Our laboratory houses all equipment needed to perform plastic embedded histology, histopathological evaluation of periprosthetic and remote organ tissue, implant failure analysis, and metallography (sample preparation of metallic samples). The following specialized equipment is featured in our laboratory or used for our work: 


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  • NIH/3R01AR070181-05S1, Title: Dissemination of metallic implant debris to the brain and implications on Alzheimer’s disease, (PIs: Pourzal, Hallab)
  • NIH/NIAMS R01 AR070181, Title: Corrosion Induced Hip Implant Failure: Synergistic Interaction of Patient, Material, Design, and Surgical Factors, (PIs: Hannah J. Lundberg, PhD, Mathew T. Mathew, PhD, Robin Pourzal, PhD)
  • Academy of Shoulder and Elbow Surgeons (ASES) Pilot Grant, Title: “Periprosthetic tissue response to wear and corrosion debris from total shoulder arthroplasties”, (PI: Grant Garrigues, MD)
  • NIH/NIBIB R21 EB024039, Title: Determination of excessive immune reactivity to real time implant debris,  (PIs: Markus A. Wimmer. PhD, Nadim J. Hallab, PhD)
  • Cohn Family foundation/ Rush Mentoring office, Title: Spectroscopic Imaging of Periprosthetic and Remote Organ Tissue of Joint Replacement Patients, (PI: Pourzal)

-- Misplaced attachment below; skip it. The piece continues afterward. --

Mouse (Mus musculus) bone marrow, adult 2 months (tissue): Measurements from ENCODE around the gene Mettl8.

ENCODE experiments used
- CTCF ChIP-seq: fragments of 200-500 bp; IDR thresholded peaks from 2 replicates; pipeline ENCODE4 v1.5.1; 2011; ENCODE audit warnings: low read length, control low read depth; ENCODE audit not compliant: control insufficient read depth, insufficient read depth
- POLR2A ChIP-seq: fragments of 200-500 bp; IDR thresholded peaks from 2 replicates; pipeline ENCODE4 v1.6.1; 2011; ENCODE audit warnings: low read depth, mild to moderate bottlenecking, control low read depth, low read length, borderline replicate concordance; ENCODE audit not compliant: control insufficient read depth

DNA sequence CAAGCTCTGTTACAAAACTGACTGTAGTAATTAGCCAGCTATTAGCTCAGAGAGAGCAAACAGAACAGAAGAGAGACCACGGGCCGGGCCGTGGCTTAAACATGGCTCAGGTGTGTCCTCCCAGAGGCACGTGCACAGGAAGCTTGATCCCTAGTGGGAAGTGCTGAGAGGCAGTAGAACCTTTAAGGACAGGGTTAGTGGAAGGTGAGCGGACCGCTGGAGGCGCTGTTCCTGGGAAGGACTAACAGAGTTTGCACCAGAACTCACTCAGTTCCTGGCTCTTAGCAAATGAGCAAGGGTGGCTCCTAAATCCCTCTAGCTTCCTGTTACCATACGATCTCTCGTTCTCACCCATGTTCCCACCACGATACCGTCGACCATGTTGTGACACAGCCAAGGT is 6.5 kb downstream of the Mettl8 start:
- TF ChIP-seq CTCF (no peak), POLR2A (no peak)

• Rush Translational Science Consortium (RTSC) Pilot Grant, Title: Corrosion in modular hip implants: Identifying the ideal alloy microstructure, (PI: Pourzal)

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  • Histopathological analysis of periprosthetic tissues including immunohistochemistry (IHC)
  • Implant failure analysis and damage evaluation
  • Quantitative wear assessment of surgically or postmortem retrieved as well as in vitro tested implant components by means of an optical co-ordinate measuring machine (CMM)
  • Evaluation of bone in-growth via undecalcified embedding and point-counting
  • Animal models for the evaluation of synthetic bone graft substitutes and implant biocompatibility
  • Metallography for implant alloys
  • Advanced microstructural evaluation of implant alloys via electron backscatter diffraction (EBSD) including detailed analysis of manufacturing defects in additively manufactured—3D printed—implant components
  • Assessment of particle size using field emission scanning electron microscopy (FE-SEM)
  • Chemical analysis of particles within periprosthetic or remote organ tissues by means of Fourier Transform Infrared Spectroscopy Imaging (FTIR-I) and FE-SEM coupled with energy dispersive x-ray spectroscopy (EDS) mapping.
  • Chemical analysis of bio-/tribofilms on implant surfaces and structural changes of UHMWPE and PEEK implant components by means of FTIR and Raman spectroscopy.

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Links to PubMed bibliography of laboratory publications:

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Contact us

Deborah J. Hall / Robin Pourzal

Department of Orthopedic Surgery
Rush University Medical Center
1611 W. Harrison Street, Suite 207
Chicago, IL 60612

Phone: 312-942-3217
Fax: 312-942-2101